How Luxury Fashion Houses are Revitalizing Italy's Most Historic Cafés
With luxury fashion houses (Prada, Cavalli) revitalizing some of Italy's historic cafes, your morning espresso never looked so good.
In Italy, the most important decisions of the day revolve around what to wear and what to eat. So it seems inevitable that top fashion brands are venturing into the food business—specifically, the hybrid bakery-cafés where well-dressed Italians congregate over morning pastries, then lunch, aperitivi and savory snacks, all the way through to late-night scoops of gelato.
Roberto Cavalli, the sexy-animal-prints pioneer, augured the trend when he revamped Florence’s beloved Caffè Giacosa more than a decade ago. Clearly he was onto something. Recently, Prada purchased Milan’s historic pasticceria Marchesi after luxury-goods powerhouse LVMH (which owns Italian brands like Fendi, Loro Piana and Emilio Pucci, as well as a plethora of French and American ones) bought the rivaling Cova. It’s no coincidence that these places are in fashionable shopping neighborhoods, so customers can have a 360-degree brand experience.
If this trend sounds frivolous, it shouldn’t. Fashion houses helped save Italy’s landmarks in the midst of the 2008 economic crisis: Tod’s paid for the restoration of Rome’s Colosseum; Diesel backed the redo of Venice’s Rialto Bridge. Now they’re keeping another venerated tradition alive: the Italian café.
Bar Luce at the Fondazione Prada, Milan
The opening of Fondazione Prada in 2015 coincided with the start of the world’s fair Expo Milano. More than 20 million people visited the expo, but inevitably everyone was abuzz about the Prada Foundation. Located in a former distillery on the city’s outskirts, the contemporary art and cultural center was designed by starchitect Rem Koolhaas. In a corner of the main building is Bar Luce, styled by American filmmaker Wes Anderson; an art piece of sorts, it looks like a set from his movie The Grand Budapest Hotel.
On the menu: foie gras–and–orange flatbread and photogenic pink-marzipan-coated chocolate custard cake. The retro cocktail list includes Sazeracs, sidecars and Milan’s staple: the spritz. Largo Isarco 2; fondazioneprada.org.
The strong colors, bold patterns and marble accents of this shop’s neoclassic interior make you feel as if you’re sitting inside a pastry case. Set on Milan’s fashion-centric Via Monte Napoleone, it’s a new outpost of the storied café purchased by Miuccia Prada in 2014. Just like at the original Marchesi (opened in 1824 on Via Santa Maria alla Porta), every biscotto is baked and every chocolate hand-dipped in the store.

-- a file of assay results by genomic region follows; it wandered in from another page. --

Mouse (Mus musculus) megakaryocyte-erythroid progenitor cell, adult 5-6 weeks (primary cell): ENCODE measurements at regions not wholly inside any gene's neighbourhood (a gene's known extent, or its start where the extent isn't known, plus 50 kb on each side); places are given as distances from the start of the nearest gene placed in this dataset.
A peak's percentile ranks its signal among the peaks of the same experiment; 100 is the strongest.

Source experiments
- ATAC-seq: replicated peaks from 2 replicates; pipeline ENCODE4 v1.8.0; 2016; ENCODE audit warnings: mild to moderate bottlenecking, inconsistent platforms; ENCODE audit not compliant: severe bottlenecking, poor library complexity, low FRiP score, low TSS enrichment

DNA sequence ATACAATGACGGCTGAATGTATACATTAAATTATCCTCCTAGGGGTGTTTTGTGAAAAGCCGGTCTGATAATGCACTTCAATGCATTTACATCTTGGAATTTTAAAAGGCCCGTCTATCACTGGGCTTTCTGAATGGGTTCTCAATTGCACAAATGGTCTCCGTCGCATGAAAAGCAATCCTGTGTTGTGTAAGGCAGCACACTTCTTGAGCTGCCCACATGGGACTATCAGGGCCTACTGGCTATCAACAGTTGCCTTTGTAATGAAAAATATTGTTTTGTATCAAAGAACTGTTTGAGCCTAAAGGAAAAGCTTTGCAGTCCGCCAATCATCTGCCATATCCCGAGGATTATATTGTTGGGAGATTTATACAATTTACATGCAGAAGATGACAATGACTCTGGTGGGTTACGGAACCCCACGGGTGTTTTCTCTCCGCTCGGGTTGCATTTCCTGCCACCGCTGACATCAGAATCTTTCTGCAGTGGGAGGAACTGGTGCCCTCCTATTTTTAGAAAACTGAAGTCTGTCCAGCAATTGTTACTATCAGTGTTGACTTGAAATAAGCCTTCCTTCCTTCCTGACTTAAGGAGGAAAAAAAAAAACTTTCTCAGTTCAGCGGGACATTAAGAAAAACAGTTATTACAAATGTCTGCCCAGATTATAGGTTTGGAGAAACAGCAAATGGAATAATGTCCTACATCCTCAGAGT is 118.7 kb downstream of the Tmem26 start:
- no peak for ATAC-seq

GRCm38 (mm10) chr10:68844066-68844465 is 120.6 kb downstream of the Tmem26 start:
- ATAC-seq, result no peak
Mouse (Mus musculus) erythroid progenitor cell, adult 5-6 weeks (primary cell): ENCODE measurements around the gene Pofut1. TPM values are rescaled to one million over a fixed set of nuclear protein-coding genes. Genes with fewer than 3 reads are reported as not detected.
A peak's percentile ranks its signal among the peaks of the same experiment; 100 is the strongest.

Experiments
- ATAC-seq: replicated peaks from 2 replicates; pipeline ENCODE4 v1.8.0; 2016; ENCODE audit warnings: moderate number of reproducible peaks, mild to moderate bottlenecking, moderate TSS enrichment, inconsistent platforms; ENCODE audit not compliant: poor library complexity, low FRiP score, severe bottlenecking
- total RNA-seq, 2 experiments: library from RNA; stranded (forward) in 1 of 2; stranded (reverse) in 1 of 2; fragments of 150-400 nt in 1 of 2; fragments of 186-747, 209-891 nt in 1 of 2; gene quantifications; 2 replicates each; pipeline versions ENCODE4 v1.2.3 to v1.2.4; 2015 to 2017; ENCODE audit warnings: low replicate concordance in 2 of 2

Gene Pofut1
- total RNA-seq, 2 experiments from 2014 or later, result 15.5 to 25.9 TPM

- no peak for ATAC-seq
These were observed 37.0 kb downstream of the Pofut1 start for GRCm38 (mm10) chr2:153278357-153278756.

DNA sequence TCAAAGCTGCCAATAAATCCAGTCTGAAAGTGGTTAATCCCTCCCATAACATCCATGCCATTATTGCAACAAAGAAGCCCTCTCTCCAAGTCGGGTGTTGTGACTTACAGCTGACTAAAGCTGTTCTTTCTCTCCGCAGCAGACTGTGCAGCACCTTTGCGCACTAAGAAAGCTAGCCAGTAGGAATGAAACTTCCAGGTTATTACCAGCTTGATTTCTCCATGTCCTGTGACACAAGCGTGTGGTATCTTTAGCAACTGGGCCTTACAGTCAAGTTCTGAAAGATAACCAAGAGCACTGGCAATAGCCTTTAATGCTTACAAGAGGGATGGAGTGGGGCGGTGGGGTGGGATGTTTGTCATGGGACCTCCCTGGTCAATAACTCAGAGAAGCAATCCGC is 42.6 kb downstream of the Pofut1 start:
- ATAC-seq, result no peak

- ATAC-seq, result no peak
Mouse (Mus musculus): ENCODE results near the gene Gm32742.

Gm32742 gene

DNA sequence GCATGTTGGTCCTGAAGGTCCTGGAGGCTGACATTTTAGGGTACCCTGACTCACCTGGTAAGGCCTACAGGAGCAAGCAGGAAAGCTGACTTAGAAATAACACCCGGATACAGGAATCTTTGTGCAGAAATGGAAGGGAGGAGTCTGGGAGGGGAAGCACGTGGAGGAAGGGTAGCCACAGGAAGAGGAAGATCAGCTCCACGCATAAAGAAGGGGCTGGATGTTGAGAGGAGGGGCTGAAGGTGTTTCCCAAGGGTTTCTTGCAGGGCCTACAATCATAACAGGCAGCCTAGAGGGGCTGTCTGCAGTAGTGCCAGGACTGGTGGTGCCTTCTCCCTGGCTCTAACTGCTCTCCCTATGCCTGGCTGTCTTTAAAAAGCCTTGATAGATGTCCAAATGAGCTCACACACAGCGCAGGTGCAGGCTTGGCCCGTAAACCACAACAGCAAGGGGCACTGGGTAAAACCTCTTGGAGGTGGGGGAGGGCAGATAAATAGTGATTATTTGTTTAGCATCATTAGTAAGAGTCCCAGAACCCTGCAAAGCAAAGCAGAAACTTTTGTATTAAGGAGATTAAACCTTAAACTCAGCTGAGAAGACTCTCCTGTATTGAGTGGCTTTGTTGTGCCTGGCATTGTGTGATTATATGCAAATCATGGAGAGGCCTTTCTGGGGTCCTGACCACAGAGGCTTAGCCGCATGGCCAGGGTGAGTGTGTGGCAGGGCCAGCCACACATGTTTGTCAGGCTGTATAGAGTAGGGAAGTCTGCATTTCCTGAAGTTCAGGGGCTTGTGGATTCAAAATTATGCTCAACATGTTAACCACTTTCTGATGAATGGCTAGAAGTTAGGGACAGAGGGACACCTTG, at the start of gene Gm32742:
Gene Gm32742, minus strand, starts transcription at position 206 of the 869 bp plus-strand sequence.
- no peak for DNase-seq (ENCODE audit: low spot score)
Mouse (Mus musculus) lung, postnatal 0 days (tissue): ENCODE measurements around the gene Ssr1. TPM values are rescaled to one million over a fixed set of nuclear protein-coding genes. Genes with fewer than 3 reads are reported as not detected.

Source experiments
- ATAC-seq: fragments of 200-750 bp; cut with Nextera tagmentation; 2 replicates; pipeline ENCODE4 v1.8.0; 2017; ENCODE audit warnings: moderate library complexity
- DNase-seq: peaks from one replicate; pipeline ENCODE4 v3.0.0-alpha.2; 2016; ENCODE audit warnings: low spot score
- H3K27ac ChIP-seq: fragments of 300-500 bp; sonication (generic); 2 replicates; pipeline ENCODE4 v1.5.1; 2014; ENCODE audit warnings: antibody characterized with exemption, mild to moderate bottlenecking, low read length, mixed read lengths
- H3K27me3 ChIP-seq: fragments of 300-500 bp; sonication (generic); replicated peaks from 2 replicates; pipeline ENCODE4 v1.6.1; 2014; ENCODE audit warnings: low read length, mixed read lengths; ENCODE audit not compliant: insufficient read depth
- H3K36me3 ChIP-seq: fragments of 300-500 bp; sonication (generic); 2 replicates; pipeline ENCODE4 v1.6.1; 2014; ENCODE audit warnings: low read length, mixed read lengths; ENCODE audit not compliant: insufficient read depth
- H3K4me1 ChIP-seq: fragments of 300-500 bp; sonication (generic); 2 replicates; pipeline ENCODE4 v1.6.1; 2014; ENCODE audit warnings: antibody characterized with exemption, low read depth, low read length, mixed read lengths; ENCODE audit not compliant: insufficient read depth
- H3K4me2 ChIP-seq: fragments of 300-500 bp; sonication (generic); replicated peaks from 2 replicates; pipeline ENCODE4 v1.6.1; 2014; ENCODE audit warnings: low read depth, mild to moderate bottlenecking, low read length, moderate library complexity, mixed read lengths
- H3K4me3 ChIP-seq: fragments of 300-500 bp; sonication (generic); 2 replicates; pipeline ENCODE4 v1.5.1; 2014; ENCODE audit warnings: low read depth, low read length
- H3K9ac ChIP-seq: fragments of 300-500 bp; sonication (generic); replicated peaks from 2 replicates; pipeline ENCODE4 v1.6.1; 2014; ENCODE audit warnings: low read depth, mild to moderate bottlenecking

At the new café, handsome young servers in tailored gunmetal-gray uniforms bring elegant desserts—a wedge of fruit tart, a selection of miniature pastries—that seem almost austere in this ornate setting. (Imagine a woman wearing a Prada dress in a rococo courtyard.) Jars of housemade apricot and raspberry confettura and tins of exotic tea are gorgeously displayed in backlit cases. The overall effect is both historically resonant and futuristic.Via Monte Napoleone 9; www.pasticceriamarchesi.it.
Caffè Giacosa, Florence
After hometown hero Roberto Cavalli built his flagship boutique here in 2001, he bought the adjoining Caffè Giacosa, a gathering place for Florentine society for more than two centuries. He restored the clubby interior and lined the walls with black-and-white photos of Cavalli-clad models. Though he has kept classic sandwiches like focaccia stuffed with prosciutto and mozzarella, he did add bottles of his Cavalli Super-Tuscan wine to the menu.Via della Spada 10; caffegiacosa.it.
A fixture since 1817, Cova is equally famous for its wood-lined interior, well-dressed crowd and towering Christmas panettone. The café has changed little under new owner LVMH; tuxedoed waiters still bring perfect cappuccinos in fine china cups to the linen-draped tables, and everyone still comes for buttery breakfast pastries and boxes of gianduja-filled chocolates and candied fruits. Via Monte Napoleone 8; pasticceriacova.it.